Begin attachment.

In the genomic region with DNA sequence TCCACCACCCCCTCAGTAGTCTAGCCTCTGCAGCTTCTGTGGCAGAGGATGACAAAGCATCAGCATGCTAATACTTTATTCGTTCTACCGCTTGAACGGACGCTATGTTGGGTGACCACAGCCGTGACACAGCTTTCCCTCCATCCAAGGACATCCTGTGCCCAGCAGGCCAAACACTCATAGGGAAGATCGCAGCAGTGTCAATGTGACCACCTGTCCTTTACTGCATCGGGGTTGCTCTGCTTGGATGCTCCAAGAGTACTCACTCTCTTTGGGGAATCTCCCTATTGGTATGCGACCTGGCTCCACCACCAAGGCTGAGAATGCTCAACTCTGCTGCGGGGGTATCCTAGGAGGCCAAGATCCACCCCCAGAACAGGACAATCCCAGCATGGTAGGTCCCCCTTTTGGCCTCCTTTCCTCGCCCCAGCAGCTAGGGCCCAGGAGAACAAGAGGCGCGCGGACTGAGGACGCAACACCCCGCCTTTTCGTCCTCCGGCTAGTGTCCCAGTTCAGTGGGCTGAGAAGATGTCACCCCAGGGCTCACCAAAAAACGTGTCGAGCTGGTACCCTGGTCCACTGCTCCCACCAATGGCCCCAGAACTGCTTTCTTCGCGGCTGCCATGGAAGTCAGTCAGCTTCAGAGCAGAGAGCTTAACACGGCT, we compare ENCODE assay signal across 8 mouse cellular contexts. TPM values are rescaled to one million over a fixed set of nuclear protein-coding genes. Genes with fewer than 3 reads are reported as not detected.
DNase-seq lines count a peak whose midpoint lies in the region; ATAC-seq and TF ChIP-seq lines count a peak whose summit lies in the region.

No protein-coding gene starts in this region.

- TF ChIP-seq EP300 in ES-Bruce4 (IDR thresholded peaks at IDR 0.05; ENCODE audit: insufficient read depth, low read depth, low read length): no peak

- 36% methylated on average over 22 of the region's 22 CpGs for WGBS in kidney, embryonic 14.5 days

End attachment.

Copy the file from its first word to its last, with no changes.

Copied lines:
In the genomic region with DNA sequence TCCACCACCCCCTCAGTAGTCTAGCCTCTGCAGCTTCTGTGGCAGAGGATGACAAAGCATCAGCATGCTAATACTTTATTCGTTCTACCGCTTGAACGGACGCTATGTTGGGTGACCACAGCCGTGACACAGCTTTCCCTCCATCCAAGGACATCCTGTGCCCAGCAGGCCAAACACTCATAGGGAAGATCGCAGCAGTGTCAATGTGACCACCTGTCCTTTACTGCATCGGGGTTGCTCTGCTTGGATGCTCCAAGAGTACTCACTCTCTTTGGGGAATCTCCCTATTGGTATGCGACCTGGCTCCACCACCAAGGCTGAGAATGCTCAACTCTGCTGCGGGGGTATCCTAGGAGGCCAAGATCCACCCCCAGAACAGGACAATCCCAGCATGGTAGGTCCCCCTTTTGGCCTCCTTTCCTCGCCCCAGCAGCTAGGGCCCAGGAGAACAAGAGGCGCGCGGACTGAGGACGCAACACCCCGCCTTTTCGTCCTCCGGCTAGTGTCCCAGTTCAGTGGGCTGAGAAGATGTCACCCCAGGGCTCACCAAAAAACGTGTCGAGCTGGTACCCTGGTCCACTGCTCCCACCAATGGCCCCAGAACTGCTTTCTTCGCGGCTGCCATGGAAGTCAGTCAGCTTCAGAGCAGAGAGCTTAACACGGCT, we compare ENCODE assay signal across 8 mouse cellular contexts. TPM values are rescaled to one million over a fixed set of nuclear protein-coding genes. Genes with fewer than 3 reads are reported as not detected.
DNase-seq lines count a peak whose midpoint lies in the region; ATAC-seq and TF ChIP-seq lines count a peak whose summit lies in the region.

No protein-coding gene starts in this region.

- TF ChIP-seq EP300 in ES-Bruce4 (IDR thresholded peaks at IDR 0.05; ENCODE audit: insufficient read depth, low read depth, low read length): no peak

- 36% methylated on average over 22 of the region's 22 CpGs for WGBS in kidney, embryonic 14.5 days